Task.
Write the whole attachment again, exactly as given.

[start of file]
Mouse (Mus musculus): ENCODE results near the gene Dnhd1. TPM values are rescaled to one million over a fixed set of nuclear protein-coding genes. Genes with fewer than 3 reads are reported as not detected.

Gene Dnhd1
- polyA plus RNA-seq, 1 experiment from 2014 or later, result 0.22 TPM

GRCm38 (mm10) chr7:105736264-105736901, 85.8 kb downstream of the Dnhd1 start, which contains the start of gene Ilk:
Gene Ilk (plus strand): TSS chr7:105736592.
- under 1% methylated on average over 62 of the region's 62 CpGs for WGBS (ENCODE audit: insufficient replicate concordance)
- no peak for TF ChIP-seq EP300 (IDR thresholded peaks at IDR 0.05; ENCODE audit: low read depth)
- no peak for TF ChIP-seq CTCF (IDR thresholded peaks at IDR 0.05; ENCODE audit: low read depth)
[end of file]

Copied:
Mouse (Mus musculus): ENCODE results near the gene Dnhd1. TPM values are rescaled to one million over a fixed set of nuclear protein-coding genes. Genes with fewer than 3 reads are reported as not detected.

Gene Dnhd1
- polyA plus RNA-seq, 1 experiment from 2014 or later, result 0.22 TPM

GRCm38 (mm10) chr7:105736264-105736901, 85.8 kb downstream of the Dnhd1 start, which contains the start of gene Ilk:
Gene Ilk (plus strand): TSS chr7:105736592.
- under 1% methylated on average over 62 of the region's 62 CpGs for WGBS (ENCODE audit: insufficient replicate concordance)
- no peak for TF ChIP-seq EP300 (IDR thresholded peaks at IDR 0.05; ENCODE audit: low read depth)
- no peak for TF ChIP-seq CTCF (IDR thresholded peaks at IDR 0.05; ENCODE audit: low read depth)